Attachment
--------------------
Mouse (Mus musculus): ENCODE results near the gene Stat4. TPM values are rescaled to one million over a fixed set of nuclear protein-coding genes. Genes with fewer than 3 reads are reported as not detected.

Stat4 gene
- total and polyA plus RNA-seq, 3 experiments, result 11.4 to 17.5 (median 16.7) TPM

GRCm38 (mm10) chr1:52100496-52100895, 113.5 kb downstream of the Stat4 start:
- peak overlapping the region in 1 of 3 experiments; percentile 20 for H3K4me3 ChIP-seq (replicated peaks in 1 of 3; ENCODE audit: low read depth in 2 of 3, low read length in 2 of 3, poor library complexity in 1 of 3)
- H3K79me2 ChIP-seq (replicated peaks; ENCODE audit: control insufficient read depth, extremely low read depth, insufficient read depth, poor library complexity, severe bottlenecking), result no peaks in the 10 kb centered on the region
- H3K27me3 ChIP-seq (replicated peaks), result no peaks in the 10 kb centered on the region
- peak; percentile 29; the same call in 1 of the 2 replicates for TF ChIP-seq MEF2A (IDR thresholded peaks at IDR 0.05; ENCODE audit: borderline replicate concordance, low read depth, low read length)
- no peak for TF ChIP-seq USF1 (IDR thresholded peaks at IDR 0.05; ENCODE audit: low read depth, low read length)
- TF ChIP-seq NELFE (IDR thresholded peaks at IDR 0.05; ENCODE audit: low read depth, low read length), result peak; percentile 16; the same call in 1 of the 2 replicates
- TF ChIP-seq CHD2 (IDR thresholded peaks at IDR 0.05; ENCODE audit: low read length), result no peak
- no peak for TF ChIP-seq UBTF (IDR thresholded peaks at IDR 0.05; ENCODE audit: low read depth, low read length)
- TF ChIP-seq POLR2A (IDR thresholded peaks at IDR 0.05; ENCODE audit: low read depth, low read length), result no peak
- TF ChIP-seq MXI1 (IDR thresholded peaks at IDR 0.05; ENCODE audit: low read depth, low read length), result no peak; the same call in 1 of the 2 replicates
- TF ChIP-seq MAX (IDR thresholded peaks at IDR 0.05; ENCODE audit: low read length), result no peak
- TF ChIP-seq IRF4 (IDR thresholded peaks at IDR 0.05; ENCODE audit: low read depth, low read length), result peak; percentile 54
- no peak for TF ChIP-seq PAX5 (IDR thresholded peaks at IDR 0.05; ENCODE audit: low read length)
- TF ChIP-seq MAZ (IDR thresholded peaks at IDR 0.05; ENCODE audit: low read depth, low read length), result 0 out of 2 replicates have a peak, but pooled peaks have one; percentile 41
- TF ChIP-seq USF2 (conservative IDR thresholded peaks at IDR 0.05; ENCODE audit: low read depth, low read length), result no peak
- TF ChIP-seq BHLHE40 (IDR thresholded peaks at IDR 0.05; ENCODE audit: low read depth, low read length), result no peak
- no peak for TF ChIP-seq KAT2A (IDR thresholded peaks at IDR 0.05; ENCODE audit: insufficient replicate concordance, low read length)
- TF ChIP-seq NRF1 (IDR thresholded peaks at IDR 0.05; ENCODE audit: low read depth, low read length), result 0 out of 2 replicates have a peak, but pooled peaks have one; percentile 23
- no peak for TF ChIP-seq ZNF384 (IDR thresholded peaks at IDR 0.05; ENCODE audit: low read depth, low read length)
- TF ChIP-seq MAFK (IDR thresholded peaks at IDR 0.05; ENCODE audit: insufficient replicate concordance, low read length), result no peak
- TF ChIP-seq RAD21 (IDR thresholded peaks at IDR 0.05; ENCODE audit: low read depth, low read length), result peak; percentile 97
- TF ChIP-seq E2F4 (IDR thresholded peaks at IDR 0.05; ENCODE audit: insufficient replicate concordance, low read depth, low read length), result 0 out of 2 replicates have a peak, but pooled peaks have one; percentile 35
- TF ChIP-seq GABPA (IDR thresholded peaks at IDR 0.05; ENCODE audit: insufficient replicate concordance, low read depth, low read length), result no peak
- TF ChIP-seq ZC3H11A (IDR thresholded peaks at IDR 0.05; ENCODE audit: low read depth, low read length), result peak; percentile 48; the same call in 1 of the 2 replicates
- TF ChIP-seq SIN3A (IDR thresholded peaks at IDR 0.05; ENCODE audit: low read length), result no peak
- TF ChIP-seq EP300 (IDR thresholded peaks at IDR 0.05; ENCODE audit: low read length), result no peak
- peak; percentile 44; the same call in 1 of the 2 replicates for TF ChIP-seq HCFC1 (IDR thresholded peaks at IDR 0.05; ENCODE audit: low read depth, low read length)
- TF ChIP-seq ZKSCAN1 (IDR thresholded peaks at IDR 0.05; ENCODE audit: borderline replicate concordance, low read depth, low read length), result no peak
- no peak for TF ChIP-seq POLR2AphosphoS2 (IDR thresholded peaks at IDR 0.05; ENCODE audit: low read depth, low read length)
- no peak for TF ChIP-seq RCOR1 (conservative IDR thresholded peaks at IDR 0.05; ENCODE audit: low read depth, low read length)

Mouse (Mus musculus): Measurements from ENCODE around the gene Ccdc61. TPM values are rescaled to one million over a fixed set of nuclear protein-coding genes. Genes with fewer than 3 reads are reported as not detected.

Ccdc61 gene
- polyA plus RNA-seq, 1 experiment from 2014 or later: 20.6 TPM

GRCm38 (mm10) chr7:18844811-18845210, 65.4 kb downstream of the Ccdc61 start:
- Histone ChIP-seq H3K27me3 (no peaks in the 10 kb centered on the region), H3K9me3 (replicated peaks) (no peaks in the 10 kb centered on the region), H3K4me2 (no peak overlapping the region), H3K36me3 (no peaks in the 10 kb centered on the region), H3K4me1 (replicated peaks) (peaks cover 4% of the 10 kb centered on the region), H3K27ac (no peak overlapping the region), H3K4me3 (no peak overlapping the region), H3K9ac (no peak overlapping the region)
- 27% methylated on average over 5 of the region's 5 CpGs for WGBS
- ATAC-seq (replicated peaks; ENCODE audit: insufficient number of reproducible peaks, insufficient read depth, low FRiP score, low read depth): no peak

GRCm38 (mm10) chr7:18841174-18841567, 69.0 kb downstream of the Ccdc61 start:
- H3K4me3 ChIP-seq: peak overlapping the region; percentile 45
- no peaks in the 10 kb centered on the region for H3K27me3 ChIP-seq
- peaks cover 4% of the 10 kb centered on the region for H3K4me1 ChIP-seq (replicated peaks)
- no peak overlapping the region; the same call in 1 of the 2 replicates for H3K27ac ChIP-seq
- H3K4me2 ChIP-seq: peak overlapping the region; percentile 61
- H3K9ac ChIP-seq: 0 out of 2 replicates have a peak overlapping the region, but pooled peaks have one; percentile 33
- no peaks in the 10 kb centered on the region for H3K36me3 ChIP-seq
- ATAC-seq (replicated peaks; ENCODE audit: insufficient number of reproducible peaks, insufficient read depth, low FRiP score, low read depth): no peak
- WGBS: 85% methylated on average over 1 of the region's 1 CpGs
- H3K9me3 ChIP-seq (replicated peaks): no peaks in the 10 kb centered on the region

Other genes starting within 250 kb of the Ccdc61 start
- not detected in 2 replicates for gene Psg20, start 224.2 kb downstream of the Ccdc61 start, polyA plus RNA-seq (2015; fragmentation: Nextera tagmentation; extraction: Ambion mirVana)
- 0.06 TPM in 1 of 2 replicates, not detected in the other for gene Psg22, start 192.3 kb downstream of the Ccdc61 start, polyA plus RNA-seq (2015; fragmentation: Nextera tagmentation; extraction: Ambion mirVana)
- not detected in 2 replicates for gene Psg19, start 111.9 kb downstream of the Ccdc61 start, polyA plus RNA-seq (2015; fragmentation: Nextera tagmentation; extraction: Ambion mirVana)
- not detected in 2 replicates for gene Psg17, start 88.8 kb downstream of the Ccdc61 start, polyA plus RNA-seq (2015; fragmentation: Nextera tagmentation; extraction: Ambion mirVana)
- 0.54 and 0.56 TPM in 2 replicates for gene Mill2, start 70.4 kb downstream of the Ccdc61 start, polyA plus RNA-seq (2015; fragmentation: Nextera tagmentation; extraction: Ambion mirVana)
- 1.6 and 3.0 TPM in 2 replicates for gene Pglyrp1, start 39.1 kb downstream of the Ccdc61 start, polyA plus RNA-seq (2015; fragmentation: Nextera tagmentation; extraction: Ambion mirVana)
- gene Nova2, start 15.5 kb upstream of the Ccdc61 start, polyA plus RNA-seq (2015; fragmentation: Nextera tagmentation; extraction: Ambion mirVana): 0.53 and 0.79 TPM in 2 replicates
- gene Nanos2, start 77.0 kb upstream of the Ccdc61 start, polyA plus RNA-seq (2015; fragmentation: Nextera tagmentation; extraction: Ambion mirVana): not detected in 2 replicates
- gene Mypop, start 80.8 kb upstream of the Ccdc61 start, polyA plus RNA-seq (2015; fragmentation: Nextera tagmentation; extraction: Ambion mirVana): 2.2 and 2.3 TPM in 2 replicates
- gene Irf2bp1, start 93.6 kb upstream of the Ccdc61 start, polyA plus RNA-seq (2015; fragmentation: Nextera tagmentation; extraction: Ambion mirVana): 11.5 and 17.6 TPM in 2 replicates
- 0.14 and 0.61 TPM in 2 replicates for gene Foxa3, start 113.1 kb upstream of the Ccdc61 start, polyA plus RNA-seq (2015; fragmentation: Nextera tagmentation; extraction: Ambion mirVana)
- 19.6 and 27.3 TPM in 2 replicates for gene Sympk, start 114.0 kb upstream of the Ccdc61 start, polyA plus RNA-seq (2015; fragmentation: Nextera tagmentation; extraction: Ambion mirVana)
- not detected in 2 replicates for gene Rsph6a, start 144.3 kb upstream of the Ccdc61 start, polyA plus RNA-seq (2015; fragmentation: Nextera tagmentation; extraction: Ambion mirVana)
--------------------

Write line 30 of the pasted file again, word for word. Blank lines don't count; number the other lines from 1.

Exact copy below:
- TF ChIP-seq EP300 (IDR thresholded peaks at IDR 0.05; ENCODE audit: low read length), result no peak